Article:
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Two Google accounts, with two versions of each Google service? That's a hassle, it turns out. So I'm radically simplifying.

A bit of background: I celebrated when my esteemed employer migrated its staff from Microsoft Exchange to Google Apps, the pro-level suite of Google services that I have used in my personal life for years.

Subsequent changes at the Pioneer Press have been very much to my liking. 

I had been filing my articles to my editor via the Web-based Google Docs word processor for years, but we now collaborate on editing and updating of my pieces right in Docs.

My editor used to work on my stories in my newsroom’s content management system, but he now transfers my copy to the CMS only after we have both thoroughly and collaboratively worked it over in Docs. I can see everything he does since his cursor is visible on my screen, in a color different from that of my cursor.

This approach is also killer when I am collaborating with another reporter on a co-bylined story.

This is old news for the legions who have long used Google Docs for collaboration, I know – but it is a sea change where I work, and I am delighted.

Google Apps at work has created a few complications, though, and I’ve had to make a number of adjustments in recent days.

I decided that using two of every Google tool – Google Docs, Google Calendar, Google Drive for online file storage, the Google+ social network and the like – is too much of a headache in most cases.

This is not a Google Apps-only problem. Those using vanilla versions of Google, the kind without customized domain names, have the same issue if they juggle more than one Google account and its respective services, such as Gmail, Google Calendar, Google Docs and Google+.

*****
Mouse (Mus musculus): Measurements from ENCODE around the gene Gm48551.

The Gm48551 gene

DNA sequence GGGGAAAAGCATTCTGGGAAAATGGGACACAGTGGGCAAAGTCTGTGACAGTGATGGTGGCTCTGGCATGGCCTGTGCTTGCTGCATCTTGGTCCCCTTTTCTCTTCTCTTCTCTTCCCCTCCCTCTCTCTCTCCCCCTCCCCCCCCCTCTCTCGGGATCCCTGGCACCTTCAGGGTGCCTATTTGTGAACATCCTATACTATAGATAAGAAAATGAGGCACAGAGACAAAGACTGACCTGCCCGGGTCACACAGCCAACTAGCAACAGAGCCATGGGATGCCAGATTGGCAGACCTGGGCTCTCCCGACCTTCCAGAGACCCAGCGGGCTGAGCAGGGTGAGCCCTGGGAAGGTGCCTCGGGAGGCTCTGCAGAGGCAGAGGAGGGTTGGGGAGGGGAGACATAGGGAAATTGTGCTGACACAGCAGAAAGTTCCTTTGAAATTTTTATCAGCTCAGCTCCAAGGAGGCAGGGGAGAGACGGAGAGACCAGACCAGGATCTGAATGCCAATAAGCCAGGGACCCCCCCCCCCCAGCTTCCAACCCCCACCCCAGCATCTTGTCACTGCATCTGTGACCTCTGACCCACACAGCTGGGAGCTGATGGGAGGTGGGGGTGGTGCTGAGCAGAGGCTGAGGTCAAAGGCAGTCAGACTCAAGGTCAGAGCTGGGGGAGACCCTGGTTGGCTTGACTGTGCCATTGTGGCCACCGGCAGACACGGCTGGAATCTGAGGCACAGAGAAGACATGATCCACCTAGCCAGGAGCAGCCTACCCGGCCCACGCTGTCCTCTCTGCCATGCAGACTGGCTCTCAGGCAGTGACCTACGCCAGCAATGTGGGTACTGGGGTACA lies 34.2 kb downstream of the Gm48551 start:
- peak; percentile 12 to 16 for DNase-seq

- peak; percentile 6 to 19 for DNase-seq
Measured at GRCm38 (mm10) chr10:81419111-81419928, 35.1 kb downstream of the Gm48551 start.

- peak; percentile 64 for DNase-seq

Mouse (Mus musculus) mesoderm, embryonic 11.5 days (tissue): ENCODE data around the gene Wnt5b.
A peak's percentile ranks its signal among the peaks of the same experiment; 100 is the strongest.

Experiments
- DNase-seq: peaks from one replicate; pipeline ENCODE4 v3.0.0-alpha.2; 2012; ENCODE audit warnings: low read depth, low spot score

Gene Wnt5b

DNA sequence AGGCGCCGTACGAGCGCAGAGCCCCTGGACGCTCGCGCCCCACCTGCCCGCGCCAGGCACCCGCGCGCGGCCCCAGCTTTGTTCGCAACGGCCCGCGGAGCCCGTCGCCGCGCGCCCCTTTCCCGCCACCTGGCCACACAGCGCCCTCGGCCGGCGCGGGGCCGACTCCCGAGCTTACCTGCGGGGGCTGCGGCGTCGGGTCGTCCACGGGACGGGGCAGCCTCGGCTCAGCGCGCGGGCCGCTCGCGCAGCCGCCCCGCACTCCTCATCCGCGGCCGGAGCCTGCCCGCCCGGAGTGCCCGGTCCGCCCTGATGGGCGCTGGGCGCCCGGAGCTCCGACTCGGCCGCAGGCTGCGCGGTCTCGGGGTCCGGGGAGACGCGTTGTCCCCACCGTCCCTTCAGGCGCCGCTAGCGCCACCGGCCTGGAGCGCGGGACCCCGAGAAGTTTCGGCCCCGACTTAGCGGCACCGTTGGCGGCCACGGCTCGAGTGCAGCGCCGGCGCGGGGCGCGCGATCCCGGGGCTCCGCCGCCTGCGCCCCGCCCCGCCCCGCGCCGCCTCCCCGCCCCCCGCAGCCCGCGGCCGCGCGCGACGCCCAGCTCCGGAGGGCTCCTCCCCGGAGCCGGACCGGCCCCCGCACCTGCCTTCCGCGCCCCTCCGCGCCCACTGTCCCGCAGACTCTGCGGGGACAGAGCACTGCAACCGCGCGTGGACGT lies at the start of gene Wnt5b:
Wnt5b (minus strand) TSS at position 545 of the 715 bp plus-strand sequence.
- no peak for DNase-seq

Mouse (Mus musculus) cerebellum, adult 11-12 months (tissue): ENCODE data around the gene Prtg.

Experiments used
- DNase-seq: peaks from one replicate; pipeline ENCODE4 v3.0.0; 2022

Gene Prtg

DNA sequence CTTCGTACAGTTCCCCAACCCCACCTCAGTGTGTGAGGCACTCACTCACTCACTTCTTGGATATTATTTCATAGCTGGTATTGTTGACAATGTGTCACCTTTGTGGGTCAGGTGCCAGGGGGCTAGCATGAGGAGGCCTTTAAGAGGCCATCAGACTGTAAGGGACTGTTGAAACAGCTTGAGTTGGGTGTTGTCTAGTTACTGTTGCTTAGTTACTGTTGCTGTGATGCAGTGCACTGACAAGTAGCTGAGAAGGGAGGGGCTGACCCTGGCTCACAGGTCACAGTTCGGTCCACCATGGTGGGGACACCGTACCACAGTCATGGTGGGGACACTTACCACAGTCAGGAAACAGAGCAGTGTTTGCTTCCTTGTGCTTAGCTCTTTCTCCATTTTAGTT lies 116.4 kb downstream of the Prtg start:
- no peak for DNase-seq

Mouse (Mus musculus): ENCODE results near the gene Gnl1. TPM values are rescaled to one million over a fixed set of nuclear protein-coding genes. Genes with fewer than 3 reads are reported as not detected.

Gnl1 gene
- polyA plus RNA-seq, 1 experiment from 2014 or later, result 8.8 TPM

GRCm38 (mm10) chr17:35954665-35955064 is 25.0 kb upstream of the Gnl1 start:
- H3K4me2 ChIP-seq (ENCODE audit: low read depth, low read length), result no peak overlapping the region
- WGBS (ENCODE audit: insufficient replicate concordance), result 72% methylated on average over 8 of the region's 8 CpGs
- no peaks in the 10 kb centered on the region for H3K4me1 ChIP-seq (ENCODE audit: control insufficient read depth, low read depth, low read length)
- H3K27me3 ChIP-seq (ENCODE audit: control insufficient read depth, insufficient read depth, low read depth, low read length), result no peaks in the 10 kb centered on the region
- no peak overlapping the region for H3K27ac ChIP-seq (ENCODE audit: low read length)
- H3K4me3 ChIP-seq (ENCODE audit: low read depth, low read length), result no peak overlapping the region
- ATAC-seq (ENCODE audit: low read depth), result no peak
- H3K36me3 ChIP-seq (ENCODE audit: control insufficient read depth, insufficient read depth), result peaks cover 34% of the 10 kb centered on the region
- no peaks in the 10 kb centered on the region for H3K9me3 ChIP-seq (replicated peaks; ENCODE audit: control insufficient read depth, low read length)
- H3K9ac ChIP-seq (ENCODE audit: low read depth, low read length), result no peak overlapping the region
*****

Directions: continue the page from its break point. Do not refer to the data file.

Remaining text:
So, last week, I did some serious simplifying. Here are the steps I took:

1) I obliterated the Google+ account associated with my work version of Google Apps. Having two Google+ identities is a hassle for me and confusing for those who want to circle me. Since my personal Google+ account has the biggest following by far, I kept that one and I nuked the other one.

I gulped a couple of times when I did this since I had nurtured a bit of hope that my workplace's corporate G+ accounts would become an internal messaging system, something that Google has promoted and has happened at other companies. My newsroom shows little sign of moving in this direction even though I have suggested this on several occasions, however.

2) I stopped using two versions of Google Calendar and defaulted to my personal version – with a “home” calendar and “work” calendar set up within it. 

One reason I did so: I have found it problematic to use my work version of Google Calendar with certain smartphone apps and the like because of slightly different Google log-in procedures that create incompatibility. I don’t have that problem with my personal Google Calendar.

When I set up a work appointment in my personal Google Calendar, I do share it to my work version of Google Calendar if fellow staffers have to see it. And when I use the “create event” feature in my work Gmail, I share that event to my personal version of Google Calendar so all my appointments remain consolidated there.

3) I don’t write stories and posts in my work version of Google Docs anymore. There is no point since I can share a story with my editor from my home Google Docs just as seamlessly, and all my Google documents – home and work – are now consolidated in one place.